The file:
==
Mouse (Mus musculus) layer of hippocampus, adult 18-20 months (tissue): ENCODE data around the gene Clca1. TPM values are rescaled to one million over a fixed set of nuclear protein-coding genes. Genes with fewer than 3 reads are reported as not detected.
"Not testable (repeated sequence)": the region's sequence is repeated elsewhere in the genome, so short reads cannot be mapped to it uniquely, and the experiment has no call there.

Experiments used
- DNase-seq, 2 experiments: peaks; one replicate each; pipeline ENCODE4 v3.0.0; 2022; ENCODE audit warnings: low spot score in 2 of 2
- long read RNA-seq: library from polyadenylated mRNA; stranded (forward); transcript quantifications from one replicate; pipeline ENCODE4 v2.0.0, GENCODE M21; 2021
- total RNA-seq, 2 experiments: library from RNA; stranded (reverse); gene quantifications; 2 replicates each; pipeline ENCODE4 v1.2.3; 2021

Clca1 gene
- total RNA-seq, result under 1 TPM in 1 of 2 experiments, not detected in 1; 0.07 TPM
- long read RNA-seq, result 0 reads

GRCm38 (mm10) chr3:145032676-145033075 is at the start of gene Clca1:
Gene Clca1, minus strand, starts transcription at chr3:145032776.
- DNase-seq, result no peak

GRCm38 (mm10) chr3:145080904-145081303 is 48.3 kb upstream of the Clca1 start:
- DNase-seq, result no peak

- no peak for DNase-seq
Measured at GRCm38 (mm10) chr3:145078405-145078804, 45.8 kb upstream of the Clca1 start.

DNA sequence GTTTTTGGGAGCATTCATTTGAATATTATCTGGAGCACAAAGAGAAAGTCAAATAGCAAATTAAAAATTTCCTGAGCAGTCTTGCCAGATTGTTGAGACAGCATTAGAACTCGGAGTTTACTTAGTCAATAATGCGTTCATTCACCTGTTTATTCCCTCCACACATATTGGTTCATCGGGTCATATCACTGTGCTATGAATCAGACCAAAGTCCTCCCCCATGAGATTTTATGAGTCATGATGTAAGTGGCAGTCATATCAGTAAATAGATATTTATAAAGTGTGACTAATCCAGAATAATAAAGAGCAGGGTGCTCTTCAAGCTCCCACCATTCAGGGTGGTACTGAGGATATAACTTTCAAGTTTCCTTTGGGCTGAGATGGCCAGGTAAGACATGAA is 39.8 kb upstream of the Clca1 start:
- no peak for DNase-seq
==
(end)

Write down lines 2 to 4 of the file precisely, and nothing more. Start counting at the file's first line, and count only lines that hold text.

"Not testable (repeated sequence)": the region's sequence is repeated elsewhere in the genome, so short reads cannot be mapped to it uniquely, and the experiment has no call there.

Experiments used
- DNase-seq, 2 experiments: peaks; one replicate each; pipeline ENCODE4 v3.0.0; 2022; ENCODE audit warnings: low spot score in 2 of 2